I picked up new linings, rivets and the tool(s) to reline the brakes on my TT truck, but it did not come with instructions. Does anyone have tips to do this? My biggest concern is doing the countersink drilling (don't want to ruin the shoes).
I relined the shoes for my 1926. I have no idea if the TT relining tools are the same, but I received a drilling/countersinking tool and a riveting tool that you clamp in a vice. I secured the new linings to the shoes with welding clamps while I drilled them. Then I countersunk the holes. One has to be careful to get the right depth. Too shallow and the rivets will rub against the brake drum, and too deep and there won't be much lining secured against the shoe. I set the depth so the rivets were just under the surface of the lining.
The tool and instructions are here http://www.snydersantiqueauto.com/riveting-tool
One thing I did find is the new material wants to bend away from the shoe at the ends. As there are no rivets right at the end, I had to bond the ends of the linings with Quik Steel epoxy.
When I had installed the linings without doing this, the ends rubbed against the brake drum all the time and one eventually broke off.
When I got some help from a local club member, we used the "drill bit counter sink" tool from Langs and the small riveter tool also. We had a few holes that snagged and went through the new material. The best thing I can take away from that experience is to build something that can support the shoe/lining, and use a drill press that has a depth stop on it.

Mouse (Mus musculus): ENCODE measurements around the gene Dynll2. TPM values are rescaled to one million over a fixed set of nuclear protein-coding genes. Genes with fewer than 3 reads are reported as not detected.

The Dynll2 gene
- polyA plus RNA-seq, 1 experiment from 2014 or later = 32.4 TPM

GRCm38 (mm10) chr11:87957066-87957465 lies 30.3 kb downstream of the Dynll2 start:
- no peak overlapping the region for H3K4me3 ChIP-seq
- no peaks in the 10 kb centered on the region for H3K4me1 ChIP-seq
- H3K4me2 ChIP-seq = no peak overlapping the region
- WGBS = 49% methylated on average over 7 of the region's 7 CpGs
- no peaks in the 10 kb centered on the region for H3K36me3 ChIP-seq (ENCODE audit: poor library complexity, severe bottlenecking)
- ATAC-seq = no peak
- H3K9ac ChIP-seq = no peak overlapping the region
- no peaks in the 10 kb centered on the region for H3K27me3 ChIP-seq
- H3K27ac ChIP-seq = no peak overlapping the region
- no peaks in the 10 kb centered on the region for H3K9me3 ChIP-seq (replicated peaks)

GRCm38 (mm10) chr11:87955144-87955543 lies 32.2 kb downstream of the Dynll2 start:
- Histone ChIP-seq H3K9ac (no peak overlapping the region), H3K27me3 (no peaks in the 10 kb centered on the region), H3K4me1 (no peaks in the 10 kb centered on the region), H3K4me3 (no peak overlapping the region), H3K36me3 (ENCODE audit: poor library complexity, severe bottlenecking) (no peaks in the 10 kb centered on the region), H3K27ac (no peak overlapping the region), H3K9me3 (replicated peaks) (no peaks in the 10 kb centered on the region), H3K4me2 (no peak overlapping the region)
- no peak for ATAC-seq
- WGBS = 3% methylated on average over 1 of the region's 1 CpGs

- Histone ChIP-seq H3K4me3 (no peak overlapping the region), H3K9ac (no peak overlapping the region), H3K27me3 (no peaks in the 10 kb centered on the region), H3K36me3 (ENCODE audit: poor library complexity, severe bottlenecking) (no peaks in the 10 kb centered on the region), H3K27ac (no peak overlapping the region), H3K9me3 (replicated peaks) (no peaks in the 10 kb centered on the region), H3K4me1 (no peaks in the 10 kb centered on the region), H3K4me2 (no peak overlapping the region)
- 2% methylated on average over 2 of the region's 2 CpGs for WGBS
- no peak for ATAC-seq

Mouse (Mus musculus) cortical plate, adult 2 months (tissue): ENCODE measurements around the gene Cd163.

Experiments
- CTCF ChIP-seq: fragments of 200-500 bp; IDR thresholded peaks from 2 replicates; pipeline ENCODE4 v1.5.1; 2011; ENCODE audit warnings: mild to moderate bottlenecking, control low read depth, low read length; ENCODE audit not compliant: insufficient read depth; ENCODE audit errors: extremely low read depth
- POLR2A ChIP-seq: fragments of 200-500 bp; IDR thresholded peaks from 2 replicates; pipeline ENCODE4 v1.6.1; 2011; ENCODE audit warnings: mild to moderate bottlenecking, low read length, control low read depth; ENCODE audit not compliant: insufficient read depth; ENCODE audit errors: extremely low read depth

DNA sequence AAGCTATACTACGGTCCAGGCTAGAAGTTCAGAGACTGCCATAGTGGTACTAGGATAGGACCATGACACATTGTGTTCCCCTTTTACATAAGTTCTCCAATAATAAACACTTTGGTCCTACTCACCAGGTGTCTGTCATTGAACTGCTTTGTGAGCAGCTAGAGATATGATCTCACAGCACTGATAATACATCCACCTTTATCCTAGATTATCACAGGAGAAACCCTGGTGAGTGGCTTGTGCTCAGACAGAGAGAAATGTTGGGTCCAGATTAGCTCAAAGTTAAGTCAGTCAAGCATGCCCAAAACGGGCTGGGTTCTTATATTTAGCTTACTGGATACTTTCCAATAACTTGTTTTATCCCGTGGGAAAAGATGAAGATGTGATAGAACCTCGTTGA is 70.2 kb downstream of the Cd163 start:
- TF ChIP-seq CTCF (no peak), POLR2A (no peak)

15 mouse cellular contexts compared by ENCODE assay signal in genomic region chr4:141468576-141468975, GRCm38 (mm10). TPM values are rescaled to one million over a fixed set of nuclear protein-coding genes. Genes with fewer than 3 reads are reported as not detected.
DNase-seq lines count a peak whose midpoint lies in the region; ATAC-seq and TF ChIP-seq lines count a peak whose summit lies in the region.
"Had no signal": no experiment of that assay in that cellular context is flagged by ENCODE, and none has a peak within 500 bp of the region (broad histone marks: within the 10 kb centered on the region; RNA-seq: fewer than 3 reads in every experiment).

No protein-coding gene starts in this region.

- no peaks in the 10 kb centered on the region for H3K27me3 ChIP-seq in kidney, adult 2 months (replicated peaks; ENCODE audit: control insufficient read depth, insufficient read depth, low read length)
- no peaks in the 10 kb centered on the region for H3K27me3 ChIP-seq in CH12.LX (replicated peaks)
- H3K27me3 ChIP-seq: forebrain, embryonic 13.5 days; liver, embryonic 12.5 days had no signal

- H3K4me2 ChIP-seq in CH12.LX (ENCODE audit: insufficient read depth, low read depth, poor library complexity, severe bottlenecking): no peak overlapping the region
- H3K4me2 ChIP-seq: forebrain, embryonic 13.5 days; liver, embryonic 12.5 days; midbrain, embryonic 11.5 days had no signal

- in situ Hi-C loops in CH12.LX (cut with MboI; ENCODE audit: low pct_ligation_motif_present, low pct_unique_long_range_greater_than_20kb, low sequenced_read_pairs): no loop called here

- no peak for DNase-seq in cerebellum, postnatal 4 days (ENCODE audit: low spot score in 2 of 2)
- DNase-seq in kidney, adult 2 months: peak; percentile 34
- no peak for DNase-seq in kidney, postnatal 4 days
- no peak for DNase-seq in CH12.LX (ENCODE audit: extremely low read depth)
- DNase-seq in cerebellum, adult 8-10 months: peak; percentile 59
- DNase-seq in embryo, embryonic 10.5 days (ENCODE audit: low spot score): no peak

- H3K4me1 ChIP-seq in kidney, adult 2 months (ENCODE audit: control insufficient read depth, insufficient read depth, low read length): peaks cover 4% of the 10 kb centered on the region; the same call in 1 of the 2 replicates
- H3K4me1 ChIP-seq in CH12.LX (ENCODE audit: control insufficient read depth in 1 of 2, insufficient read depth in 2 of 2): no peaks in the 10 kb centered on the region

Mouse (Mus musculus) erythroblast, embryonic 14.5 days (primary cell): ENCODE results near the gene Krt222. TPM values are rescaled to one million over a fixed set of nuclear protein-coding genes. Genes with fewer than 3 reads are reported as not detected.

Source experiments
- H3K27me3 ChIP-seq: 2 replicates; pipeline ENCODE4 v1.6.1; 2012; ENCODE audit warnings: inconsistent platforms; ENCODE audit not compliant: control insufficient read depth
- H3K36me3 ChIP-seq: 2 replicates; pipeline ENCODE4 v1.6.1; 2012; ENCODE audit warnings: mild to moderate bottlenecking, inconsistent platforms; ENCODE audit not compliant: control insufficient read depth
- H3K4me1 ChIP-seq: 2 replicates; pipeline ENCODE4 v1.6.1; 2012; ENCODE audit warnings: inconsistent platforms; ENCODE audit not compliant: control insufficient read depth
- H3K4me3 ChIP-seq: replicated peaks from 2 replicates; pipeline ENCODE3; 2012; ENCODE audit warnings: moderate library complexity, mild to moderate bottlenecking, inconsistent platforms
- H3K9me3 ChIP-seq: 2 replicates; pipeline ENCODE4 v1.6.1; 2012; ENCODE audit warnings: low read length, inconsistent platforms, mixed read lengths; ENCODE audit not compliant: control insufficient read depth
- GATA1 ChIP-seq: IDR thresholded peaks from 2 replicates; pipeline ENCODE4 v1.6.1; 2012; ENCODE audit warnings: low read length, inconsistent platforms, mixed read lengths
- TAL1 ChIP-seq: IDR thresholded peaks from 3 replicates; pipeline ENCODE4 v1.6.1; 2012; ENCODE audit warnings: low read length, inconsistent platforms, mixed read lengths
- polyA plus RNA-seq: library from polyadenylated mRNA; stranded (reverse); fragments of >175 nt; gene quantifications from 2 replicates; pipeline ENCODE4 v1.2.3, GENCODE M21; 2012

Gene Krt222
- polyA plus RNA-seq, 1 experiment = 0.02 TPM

Also just start at one end, and work your way around. After the first set of rivets, make sure you pull it tightly before drilling the next set of holes. Use clamps to hold the material to the shoe if necessary. You will be drilling the initial hole from the shoe inner sides current holes out through the lining, then countersink from the material top side.
When you get near the other end, take a piece of scrap sheet metal and put it between the lining material and shoe. Use a cut off wheel to remove the excess length. The sheet metal assures you cut through the lining only so you don't cut into the metal shoe
I also use JB weld and clamp and glue the lining ends down on the shoes---just the very ends.
Pick up a few extra rivets. It's pretty much a given you'll wind up with a couple that don't look quite right and you'll want to re-do correctly.